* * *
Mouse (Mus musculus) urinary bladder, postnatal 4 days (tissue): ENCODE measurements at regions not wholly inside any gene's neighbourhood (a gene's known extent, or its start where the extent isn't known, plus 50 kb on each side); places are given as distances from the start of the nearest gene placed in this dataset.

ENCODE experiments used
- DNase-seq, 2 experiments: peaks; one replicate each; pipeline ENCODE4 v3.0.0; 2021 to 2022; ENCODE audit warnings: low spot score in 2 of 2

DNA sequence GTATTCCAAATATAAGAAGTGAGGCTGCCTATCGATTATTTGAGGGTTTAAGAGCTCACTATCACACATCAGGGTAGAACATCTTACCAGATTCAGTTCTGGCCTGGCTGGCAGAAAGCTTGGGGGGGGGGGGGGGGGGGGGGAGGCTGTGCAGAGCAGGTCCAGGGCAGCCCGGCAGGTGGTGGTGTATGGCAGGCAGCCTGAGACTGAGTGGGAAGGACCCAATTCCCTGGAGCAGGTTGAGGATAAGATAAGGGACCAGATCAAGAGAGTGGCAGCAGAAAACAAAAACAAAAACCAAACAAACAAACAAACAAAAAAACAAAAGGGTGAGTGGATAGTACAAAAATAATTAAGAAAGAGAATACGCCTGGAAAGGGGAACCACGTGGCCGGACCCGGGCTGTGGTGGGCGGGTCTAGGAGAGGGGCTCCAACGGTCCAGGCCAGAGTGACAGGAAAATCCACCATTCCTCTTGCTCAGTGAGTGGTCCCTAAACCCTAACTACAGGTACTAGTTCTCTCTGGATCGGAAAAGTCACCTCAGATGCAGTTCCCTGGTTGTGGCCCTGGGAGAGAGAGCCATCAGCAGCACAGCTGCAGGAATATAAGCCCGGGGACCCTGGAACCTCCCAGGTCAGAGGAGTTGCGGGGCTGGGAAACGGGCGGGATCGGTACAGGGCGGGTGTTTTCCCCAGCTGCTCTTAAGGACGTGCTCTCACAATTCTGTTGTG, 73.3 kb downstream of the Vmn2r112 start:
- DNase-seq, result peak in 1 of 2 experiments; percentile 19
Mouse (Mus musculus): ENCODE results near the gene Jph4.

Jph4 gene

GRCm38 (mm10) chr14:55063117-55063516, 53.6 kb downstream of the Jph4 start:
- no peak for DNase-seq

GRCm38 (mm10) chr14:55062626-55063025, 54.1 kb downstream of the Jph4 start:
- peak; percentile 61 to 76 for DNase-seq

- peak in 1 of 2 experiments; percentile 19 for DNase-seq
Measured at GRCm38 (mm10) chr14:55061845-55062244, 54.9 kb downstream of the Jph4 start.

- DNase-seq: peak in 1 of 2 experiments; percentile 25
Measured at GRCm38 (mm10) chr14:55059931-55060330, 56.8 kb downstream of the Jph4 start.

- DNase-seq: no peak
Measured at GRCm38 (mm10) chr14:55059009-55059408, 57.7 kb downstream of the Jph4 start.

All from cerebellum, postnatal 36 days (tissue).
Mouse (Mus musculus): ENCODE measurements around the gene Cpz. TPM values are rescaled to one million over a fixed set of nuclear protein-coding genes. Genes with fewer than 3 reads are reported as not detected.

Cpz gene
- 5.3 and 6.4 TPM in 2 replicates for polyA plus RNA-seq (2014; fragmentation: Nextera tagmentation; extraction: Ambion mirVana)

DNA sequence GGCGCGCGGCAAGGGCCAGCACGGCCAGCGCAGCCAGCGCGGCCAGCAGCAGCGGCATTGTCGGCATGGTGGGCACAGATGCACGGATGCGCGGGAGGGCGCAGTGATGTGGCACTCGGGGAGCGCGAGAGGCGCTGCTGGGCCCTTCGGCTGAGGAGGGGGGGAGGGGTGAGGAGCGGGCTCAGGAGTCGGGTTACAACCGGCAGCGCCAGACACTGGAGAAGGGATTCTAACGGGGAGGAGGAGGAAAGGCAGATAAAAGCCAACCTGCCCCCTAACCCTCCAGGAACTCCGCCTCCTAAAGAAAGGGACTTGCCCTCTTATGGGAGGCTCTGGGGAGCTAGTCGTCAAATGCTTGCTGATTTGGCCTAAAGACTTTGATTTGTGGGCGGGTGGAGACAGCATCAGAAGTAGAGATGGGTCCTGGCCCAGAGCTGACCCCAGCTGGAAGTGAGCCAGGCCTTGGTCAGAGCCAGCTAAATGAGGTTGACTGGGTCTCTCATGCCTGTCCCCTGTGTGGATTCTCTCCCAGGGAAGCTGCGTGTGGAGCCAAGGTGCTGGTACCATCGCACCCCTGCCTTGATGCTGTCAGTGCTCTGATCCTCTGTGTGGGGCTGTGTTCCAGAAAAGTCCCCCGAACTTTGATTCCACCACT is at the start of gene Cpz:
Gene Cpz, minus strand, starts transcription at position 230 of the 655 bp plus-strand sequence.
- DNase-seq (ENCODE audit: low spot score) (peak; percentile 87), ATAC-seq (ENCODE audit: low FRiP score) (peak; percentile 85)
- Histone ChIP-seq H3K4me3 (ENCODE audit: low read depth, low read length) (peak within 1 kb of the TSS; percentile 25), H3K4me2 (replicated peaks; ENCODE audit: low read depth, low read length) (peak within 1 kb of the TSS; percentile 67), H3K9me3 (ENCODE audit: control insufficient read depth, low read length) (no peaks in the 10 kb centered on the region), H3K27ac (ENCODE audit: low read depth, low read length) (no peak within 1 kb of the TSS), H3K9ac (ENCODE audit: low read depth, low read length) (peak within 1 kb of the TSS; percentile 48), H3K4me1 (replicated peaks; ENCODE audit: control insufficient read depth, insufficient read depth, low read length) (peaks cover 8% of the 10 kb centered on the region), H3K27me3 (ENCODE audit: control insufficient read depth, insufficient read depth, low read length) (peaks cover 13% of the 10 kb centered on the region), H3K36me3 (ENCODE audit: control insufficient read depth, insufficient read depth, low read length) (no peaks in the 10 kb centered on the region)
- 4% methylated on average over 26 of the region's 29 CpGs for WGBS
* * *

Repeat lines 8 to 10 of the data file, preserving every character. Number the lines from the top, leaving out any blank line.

GRCm38 (mm10) chr14:55063117-55063516, 53.6 kb downstream of the Jph4 start:
- no peak for DNase-seq

GRCm38 (mm10) chr14:55062626-55063025, 54.1 kb downstream of the Jph4 start: